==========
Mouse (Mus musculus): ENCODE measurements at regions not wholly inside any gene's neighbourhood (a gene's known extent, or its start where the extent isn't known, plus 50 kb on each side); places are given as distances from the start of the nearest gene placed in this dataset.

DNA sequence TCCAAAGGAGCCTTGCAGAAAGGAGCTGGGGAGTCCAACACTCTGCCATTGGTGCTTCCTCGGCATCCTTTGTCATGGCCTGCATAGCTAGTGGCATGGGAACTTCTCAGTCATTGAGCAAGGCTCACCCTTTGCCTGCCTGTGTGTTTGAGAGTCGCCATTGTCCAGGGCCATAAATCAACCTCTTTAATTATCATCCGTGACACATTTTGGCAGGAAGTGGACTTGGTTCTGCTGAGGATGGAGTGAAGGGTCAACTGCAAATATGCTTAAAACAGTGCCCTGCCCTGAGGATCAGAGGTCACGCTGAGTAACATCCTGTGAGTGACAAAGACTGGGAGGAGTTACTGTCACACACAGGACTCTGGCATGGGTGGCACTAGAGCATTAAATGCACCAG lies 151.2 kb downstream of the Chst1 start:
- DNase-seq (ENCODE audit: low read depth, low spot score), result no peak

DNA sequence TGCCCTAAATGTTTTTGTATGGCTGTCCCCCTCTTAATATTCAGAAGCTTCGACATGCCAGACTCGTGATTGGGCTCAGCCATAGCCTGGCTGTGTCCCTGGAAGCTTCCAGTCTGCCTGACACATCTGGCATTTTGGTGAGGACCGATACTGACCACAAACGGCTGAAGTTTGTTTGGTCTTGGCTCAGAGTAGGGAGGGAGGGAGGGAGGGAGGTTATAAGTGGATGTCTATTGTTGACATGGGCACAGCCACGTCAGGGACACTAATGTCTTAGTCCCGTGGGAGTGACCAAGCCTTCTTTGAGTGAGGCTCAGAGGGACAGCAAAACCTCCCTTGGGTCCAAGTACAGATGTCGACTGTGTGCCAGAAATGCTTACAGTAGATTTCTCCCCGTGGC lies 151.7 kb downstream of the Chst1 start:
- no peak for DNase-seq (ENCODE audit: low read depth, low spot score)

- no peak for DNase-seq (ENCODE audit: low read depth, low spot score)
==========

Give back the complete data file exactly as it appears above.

Mouse (Mus musculus): ENCODE measurements at regions not wholly inside any gene's neighbourhood (a gene's known extent, or its start where the extent isn't known, plus 50 kb on each side); places are given as distances from the start of the nearest gene placed in this dataset.

DNA sequence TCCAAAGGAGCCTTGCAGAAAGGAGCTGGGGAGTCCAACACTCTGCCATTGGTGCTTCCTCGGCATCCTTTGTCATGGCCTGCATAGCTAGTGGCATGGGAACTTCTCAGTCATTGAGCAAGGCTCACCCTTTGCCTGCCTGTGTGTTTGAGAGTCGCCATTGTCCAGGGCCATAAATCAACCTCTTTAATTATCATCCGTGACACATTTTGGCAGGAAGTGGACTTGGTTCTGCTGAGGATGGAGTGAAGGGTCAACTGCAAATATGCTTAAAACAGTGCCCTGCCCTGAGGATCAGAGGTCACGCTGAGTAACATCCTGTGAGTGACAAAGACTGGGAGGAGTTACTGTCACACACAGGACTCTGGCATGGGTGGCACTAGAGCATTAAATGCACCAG lies 151.2 kb downstream of the Chst1 start:
- DNase-seq (ENCODE audit: low read depth, low spot score), result no peak

DNA sequence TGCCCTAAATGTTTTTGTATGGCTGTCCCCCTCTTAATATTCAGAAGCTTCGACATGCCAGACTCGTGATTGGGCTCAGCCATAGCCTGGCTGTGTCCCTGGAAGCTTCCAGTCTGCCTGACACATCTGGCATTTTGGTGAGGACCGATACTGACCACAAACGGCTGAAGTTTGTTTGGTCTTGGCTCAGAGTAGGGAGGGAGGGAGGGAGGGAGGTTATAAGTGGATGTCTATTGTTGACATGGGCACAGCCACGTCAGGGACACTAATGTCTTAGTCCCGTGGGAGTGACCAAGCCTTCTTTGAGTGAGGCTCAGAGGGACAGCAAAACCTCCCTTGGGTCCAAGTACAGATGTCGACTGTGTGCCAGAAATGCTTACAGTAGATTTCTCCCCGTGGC lies 151.7 kb downstream of the Chst1 start:
- no peak for DNase-seq (ENCODE audit: low read depth, low spot score)

- no peak for DNase-seq (ENCODE audit: low read depth, low spot score)